Detection of adverse reactions during clinical trials requires careful and systematic evaluation of study participants before, during, and after drug exposure. Objective data must be gathered to determine that study subjects meet all inclusion criteria and do not have any conditions that preclude their participation. Standard laboratory and diagnostic tests are used to establish patients' baseline health and functional status. Such tests should be appropriate for the drug and condition under investigation and should be conducted at predetermined intervals.
Typically, serum chemistries and renal, hepatic, hematologic, electrolyte, and mineral panels are included. A complete medical history (including a review of all body systems) and physical examination and a complete medication history (including allergies and intolerances) should be included. Use of prescription, nonprescription, and alternative and complementary medications by study participants should be specifically documented.
Study protocols should clearly outline how adverse events will be detected, managed, and reported. Study data should be entered on case report forms designed for the study, and a quality control mechanism for ensuring the accuracy and integrity of the data should be established prior to the start of data collection. Computerized record keeping (i.e., electronic case report forms) can facilitate audits, data management, and data analysis. Adverse drug event questionnaires using extensive checklists of symptoms organized by body system have been developed for use in clinical trials (60). These are typically administered at baseline and at predetermined intervals during and after a study. To increase their utility and allow for comparisons between treatment groups, the questionnaires should be administered by a blinded investigator. Since healthy individuals who are free of illness and not taking medications can occasionally experience symptoms similar to those reported as drug side effects, adequate controls must be used in studies examining adverse drug reactions (61). Comprehensive questionnaires increase the likelihood that patient interviews are conducted in a consistent and non-superficial manner. Moreover, they minimize the risk of bias (particularly from focusing on known adverse effects) and can be useful for inter- and intrasub-ject comparisons. Of course, study participants should be encouraged to report all serious, unexpected, or bothersome symptoms, especially those that persist or require some treatment or intervention.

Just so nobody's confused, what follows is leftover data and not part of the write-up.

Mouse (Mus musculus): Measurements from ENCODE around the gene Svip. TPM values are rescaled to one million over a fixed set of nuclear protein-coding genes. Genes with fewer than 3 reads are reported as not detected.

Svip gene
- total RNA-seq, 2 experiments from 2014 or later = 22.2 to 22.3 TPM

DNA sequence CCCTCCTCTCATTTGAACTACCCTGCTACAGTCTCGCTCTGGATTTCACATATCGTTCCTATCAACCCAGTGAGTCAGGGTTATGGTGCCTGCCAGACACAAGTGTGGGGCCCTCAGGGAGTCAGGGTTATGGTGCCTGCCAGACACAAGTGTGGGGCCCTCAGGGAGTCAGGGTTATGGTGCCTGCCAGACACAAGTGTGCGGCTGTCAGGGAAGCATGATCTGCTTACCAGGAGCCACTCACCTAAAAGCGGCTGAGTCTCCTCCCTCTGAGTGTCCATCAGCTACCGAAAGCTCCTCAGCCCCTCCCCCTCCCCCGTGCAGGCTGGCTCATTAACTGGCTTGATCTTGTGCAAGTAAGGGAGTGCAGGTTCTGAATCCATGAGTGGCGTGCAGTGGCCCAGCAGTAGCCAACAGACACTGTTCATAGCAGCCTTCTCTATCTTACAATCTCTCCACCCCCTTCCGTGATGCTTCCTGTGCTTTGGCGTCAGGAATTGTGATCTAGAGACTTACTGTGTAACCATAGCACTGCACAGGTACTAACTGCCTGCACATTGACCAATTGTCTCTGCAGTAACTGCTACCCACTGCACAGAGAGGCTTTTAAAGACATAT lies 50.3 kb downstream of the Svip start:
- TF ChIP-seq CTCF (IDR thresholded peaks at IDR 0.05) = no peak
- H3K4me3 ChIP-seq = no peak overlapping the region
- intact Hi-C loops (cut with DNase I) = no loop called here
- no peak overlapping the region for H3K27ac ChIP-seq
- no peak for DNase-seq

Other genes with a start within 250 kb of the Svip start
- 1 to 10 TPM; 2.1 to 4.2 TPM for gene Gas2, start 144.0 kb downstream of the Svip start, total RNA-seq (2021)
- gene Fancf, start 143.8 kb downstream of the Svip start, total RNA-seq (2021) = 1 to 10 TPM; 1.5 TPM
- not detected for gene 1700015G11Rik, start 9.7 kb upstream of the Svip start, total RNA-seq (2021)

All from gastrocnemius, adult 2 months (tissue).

Toxicity criteria developed by the WHO and the National Cancer Institute (NCI) provide guidelines for objectively and systematically categorizing adverse effects according to type and severity grade. NCI's Common Toxicity Criteria (CTC) are particularly useful for studies involving antineoplastic drugs but are equally applicable to other drug categories. The CTC organizes related adverse events alphabetically according to body system or disease. For example, the "endocrine" category includes specific adverse effects such as gynecomastia and hypothyroidism. Specific criteria are detailed for grading the severity of each adverse effect. The CTC can be accessed at the NCI's Cancer Theraphy Evaluation Program web site (http://ctep.info.nih.gov/CTC3/default.htm).
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